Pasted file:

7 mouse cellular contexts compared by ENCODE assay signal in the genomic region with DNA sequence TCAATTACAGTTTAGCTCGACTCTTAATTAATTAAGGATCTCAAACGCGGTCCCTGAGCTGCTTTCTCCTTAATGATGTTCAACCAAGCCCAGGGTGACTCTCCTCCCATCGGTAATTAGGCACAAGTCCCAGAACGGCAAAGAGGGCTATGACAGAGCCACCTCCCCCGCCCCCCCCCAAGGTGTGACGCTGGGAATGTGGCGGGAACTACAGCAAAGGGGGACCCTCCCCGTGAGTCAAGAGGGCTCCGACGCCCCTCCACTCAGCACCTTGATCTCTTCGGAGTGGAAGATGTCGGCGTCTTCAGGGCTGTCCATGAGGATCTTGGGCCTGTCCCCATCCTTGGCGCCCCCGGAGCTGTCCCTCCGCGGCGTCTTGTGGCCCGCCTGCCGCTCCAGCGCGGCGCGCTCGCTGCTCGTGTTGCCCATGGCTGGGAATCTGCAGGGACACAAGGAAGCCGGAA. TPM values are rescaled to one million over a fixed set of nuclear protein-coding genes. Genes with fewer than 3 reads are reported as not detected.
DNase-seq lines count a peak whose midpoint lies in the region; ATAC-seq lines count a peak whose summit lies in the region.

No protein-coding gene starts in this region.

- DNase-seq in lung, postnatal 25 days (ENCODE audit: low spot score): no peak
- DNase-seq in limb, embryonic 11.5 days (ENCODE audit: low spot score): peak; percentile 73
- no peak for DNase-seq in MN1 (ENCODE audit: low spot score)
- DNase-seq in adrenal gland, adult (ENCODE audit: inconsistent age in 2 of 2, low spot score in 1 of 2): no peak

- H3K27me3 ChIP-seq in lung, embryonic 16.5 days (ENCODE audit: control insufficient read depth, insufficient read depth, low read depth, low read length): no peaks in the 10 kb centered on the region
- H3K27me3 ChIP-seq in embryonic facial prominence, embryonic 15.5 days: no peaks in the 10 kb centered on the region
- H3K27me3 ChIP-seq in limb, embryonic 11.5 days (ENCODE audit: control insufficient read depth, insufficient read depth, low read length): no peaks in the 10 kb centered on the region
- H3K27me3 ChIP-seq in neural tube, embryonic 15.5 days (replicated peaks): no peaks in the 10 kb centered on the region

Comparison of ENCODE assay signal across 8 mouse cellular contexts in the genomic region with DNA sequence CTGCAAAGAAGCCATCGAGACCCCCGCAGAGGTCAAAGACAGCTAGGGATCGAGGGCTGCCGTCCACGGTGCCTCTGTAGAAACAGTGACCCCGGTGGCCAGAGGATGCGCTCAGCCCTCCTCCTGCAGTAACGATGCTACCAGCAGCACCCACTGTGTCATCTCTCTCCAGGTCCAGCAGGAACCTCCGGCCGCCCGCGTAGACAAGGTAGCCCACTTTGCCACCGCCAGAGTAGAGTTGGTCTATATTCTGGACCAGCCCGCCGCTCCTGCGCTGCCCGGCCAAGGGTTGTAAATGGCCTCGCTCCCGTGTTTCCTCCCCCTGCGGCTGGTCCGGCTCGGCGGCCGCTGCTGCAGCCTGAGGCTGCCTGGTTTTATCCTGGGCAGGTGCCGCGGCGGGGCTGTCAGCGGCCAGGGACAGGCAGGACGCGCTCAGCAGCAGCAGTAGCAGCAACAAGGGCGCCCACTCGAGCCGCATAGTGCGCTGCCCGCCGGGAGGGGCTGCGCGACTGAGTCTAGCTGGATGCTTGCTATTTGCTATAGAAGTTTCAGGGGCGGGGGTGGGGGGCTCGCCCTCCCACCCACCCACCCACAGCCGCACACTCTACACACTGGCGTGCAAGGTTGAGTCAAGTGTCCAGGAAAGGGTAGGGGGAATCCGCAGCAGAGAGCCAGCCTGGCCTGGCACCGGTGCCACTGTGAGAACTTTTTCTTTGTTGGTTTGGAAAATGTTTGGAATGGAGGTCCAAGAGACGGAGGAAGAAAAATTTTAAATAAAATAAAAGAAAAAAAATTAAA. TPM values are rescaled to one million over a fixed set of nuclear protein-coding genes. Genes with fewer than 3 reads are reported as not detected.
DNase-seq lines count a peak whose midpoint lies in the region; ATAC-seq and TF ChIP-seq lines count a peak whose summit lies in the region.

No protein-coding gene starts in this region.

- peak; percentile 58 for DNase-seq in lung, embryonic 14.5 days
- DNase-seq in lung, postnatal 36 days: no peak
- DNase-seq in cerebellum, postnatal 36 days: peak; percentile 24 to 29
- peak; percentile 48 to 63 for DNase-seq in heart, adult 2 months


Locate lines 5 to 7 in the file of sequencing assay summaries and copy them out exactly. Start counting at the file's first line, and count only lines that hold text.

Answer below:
- DNase-seq in limb, embryonic 11.5 days (ENCODE audit: low spot score): peak; percentile 73
- no peak for DNase-seq in MN1 (ENCODE audit: low spot score)
- DNase-seq in adrenal gland, adult (ENCODE audit: inconsistent age in 2 of 2, low spot score in 1 of 2): no peak